While driving to work the other day, I heard a report about
government employees who had been discovered using the Internet to view
pornography at work. The outraged officials being interviewed yammered on about
how this would be investigated, and they would get to the bottom of it. I shook
my head and turned off the radio. Is Web-filtering software such a secret that
people still don’t know about it?
Perhaps I am in the minority, but I include Web-filtering
software as a must-have application right along with virus protection for
government organizations. Some people argue that it is not our job to filter
the Internet—that we should rely on policies and procedures to prevent misuse
of government property. I strongly disagree. Every time such
a report makes the news, it is a black eye for government. And I, for one,
think it is our job to help prevent these kinds of harmful stories from
blotting the reputation of our organizations.
Head off embarrassing or litigious incidents
Policies and procedures are good for discipline after the fact, and may deter policy-conscious
workers, but many need protection from themselves. My motto is, if you agree
that some Web sites should be off-limits to employees and are willing to discipline
them for breaking those rules—then don’t let them do it!
Web-filtering software is one way of protecting the
organization’s users from straying into areas that are prohibited by policy
anyway—kind of like an electric fence for the browser. Technically, Web-filtering
software sits on a server on your network and all browser traffic destined for
the Internet is routed to it and compared against a database (refreshed nightly,
by subscription to the database service), which continually updates its list of
restricted Web sites.
Some examples of applications in this category of software
These applications provide a variety of ways of filtering
including white lists, black lists, choosing by category, by particular site,
by keyword, as well as being able to exclude by group membership or individual.
I’ve had experience with Websense and CyberPatrol, and I found them simple to
use, flexible, and easy to implement given my organization’s needs. Most
importantly, it was easy to edit the white lists and black lists; you can add
individual sites to the approved or blocked lists, according to your
I think that the most important thing Web-filtering software
provides is limiting legal liability and proving due diligence in the case of
harassment lawsuits. Should an incident occur, I would much rather be in the
position of stating concretely, “We have strong controls in place to
curtail such behavior; it is a clear violation of our policies and procedures;
and the guilty parties will be disciplined,” than some vague dodge about
investigating and “getting to the bottom of it.”
Other benefits of Web filtering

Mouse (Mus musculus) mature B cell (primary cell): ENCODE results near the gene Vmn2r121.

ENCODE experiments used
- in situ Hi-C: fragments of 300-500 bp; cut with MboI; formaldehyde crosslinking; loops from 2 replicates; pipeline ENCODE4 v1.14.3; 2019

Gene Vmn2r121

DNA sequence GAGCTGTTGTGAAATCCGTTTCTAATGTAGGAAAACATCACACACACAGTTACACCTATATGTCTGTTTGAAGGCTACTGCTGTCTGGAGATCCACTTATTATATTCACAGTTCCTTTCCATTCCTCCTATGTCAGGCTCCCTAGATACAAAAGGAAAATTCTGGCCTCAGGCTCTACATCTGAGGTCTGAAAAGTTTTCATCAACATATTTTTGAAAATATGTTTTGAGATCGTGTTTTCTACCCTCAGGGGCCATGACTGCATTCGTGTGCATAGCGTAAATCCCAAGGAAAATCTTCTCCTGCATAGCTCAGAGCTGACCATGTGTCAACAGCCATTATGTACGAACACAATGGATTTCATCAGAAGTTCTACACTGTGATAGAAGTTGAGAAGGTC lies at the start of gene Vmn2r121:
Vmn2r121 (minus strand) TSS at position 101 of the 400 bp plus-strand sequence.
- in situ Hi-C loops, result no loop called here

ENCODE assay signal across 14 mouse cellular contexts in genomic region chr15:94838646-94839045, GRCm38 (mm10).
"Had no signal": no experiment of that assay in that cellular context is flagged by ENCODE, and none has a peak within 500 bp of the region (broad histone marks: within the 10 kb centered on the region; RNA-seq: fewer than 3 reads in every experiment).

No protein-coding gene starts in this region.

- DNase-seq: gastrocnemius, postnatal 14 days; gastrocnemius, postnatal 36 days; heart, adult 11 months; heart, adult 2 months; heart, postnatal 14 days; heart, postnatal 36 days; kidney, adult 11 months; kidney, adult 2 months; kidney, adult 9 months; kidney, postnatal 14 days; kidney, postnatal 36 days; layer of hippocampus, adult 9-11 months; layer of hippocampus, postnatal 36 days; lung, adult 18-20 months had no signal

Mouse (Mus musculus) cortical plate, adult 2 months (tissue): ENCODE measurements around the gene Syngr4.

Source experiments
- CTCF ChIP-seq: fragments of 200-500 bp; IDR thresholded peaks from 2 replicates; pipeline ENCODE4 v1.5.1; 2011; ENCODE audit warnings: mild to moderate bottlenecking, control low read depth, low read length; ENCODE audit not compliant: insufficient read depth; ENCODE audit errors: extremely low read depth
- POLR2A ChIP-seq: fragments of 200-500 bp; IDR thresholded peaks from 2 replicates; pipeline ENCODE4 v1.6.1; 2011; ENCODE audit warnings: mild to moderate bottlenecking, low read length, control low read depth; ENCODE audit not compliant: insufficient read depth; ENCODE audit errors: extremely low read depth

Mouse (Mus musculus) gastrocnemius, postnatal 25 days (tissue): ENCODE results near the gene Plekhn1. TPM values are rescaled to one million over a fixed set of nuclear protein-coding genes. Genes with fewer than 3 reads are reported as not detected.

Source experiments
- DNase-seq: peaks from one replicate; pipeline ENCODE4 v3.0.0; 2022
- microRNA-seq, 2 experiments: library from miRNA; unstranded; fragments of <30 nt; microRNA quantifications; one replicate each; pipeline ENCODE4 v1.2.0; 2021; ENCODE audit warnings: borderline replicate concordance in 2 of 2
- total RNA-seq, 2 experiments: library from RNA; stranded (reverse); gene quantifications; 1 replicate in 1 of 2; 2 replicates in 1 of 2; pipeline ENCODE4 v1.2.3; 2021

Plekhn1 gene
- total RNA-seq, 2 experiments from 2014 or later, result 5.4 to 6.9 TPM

Besides preventing your Web-browsing users to go where they
shouldn’t, all the products above tout additional benefits of filtering. Some
of these are:
- Increased bandwidth
- Greater employee productivity
- Enforcement of acceptable use policies
- Risk management.
All of these benefits are relative depending on what you
choose to filter. Obviously one could be very strict and prevent almost all
browsing that is non–work related, and thus increase bandwidth and
productivity, but at the cost of some good will from the workforce. The IT
governance bodies that I have been a part of when using these products focused
exclusively on content that was strictly forbidden by the acceptable use
policies that were in place. Therefore, the filters were set primarily to block
pornography, hate material, graphic violence, and other forms of obscenity. In
each case, the software was well-received by the organization and there were no
protests over the action.
An important thing to note is that almost all these packages
come with monitoring tools as well as
filtering tools. Please be advised that while employing filtering tools work
well in the realm of open records laws, monitoring tools can land you in a pot
of hot water. Keeping logs of where the organization’s employees are surfing
may strike some as being a little bit too much of a Big Brother tactic. The
monitoring and control tools are seductively powerful, but think hard about
each additional feature that you implement beyond filtering.
Lastly, it really does pain me to hear about Internet misuse
by government employees when we have such relatively cheap and easy ways of
stopping most of it. I may be old-fashioned, but I still believe that an ounce
of prevention is worth a pound of cure. If you aren’t employing some sort of
filtering, please consider it. You
will be glad that you did.
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